Art Storytelling Hard to Follow in Legenderry #1

I thought I’d try the new Dynamite series Legenderry: A Steampunk Adventure, the seven-issue pulp character revamp written by Bill Willingham and drawn by Sergio Davila.

In the opening sequence, Vampirella is dining with Brett Reid (the Green Hornet) at her Scarlet Club (later referred to as Club Scarlet). They’re debating the proper way to make a martini when a gang of bad guys attack. Here’s our first full-length (half-page) view of “Madam Pendragon”. Notice the club looks a bit like a fancy dining room, definitely indoors.

Legenderry page 5

And here are the bad guys, who appear to have wandered in from an S&M party:

Legenderry page 6

After a grammar lesson, she rushes to battle, stripping off her clothes, as shown in the last panel on this page. Note particularly the bare arm.

Legenderry page 7Legenderry page 8

However, during the splash, she’s dressed again, including decorative arm warmers. And apparently, they’ve all been magically transported to some kind of battlefield, where the room’s walls have disappeared. All sense of place has been cheated, with dust clouds making it unnecessary to actually draw backgrounds.

She kills them all, of course, and the rest of the issue involves questioning the girl who led the bad guys to the club. Continuing the trend of the art not working particularly well with the text, at the same time she’s claiming not to be a “street wanton”, she’s flashing cleavage and thigh that’s daring for these days, not to mention centuries ago. This is our bashful young lady:

Legenderry page 20

The plot, such as it is so far, reminds me of every noir detective tale, where they have to help the lovely lady find her missing sister. In this promotional interview, Willingham acknowledges the pacing will be leisurely at first:

It’s slow beginning, obviously, so we’ll pick up some speed. In the early pages of a story like this, every single new page is also a design page. It takes a while to get momentum into the deeper end of the story.

However, he also praises the artist for “visually tell[ing] the story with clarity”.

4 Responses to “Art Storytelling Hard to Follow in Legenderry #1”

  1. Jim Kosmicki Says:

    unfortunately, that art style seems to be the Dynamite norm. i don’t know if it’s because they are working with young artists or artists who primarily read and speak other languages, but the script and art in Dynamite books tend to not work together the way good comics should.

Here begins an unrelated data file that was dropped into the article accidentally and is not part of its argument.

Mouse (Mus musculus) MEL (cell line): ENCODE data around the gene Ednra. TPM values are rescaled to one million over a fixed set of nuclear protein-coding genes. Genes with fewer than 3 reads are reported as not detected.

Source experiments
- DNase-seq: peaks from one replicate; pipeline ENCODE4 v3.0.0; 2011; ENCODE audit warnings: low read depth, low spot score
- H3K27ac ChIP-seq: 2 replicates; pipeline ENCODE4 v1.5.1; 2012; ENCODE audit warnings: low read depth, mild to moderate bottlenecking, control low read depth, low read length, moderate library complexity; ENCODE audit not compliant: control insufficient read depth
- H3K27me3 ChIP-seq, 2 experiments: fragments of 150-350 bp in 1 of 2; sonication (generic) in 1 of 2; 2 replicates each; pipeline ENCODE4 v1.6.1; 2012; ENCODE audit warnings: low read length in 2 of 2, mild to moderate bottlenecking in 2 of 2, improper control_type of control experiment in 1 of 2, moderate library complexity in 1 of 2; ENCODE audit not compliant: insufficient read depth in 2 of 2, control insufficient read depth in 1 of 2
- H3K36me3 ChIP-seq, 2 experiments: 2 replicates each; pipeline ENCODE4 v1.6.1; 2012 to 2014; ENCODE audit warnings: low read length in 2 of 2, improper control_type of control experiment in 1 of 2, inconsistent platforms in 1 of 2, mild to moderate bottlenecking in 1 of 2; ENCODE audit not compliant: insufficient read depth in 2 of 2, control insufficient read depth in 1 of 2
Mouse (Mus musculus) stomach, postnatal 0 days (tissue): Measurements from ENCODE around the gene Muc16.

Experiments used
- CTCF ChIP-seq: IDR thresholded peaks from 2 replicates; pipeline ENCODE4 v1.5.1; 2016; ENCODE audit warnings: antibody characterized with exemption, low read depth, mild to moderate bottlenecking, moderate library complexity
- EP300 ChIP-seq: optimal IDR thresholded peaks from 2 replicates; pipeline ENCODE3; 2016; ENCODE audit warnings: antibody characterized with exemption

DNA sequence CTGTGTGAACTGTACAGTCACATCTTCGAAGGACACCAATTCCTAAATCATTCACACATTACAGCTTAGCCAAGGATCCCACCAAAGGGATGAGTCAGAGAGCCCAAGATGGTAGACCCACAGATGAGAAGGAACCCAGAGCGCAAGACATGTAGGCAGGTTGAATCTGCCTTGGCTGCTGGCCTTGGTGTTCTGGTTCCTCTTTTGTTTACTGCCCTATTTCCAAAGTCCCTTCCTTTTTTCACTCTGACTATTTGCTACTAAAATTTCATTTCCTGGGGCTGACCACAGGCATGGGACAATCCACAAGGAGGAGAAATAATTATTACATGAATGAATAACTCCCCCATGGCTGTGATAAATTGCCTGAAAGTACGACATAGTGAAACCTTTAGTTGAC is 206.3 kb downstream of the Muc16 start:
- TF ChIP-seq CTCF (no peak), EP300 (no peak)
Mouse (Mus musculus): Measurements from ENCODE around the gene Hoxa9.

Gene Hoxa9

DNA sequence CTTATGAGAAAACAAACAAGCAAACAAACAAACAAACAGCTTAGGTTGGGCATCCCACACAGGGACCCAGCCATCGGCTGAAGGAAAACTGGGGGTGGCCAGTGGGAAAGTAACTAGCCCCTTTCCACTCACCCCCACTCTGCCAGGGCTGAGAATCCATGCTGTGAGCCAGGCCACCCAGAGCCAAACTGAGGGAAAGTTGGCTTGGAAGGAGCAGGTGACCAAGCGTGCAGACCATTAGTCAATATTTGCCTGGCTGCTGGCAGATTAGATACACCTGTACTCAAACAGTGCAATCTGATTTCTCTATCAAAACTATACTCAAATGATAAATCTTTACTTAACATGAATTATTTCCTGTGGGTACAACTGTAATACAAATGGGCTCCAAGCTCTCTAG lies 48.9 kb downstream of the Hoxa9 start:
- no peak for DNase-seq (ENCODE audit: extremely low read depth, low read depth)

I love the lineup of licensed characters that Dynamite has cobbled together, but I just recently binge read multiple of their books and could no longer ignore the fact that the vast majority of Dynamite artists either can’t or simply ignore the basics of setting an environment for the action to occur. The focus will always be almost entirely on the active fighters, and even then, the continuity is almost always ignored in favor of the popular or glamour shots that will sell well on the secondary market.

    Consequently, I have slowed down on the Dynamite series that I purchase and try sampling them first before committing to purchase. Comixology will often give you up to three pages of preview for a book. Even if I don’t buy it on Comixology it can give me a sense of what type of artist Dynamite has hired this time. Unfortunately, the three pages shown for Legenderry would not have gotten to the point that you show us, so my method may not work as well as I thought…

  2. Johanna Says:

    I’m sorry to hear that. I don’t read a lot of Dynamite titles, because they’re either clearly Not Aimed at Me (“here’s the latest near-nude-woman alternate cover!”) or based around pulp fandoms I don’t have interest in. Interesting to see that it’s a line-wide choice — but it’s economically understandable that if you’re selling based on brands and properties, you might not want to spend a lot of money on a name artist if the cheaper international workers get you enough of what you need. (Kind of like other industries that way.)

    I tried Legenderry because I was curious about how reasonably they’d treat Vampirella in a much more covered-up environment. And I thought it was about time I talked about some art, with a relatively obvious example.

  3. A Trio of New Comics to Kick Off 2014 Says:

    […] Davila does a nice job with the characters and throws in a lot of steampunk touches, although, as Johanna Draper Carlson points out, he slips up on continuity in a few places. When Madam Pendragon rushes toward the assassins, for […]

  4. Jim Perreault Says:

    I’ve picked up a copy of this book. It certainly looks like she is naked when she goes into battle, but looking more closely I think what was supposed to happen was that she removed her outer garments and dress in order to do battle. But it’s not clear from the art.

    As for the story, while it is a standard setup Willingham does do some twists on the convention, such as having the woman do all the fighting while all the male heroes stand back and watch (and tend to the damsel in distress).

    I also enjoyed the interplay between Madam Pendragon and Reid. It seems establishing their relationship was the major focus of the issue.




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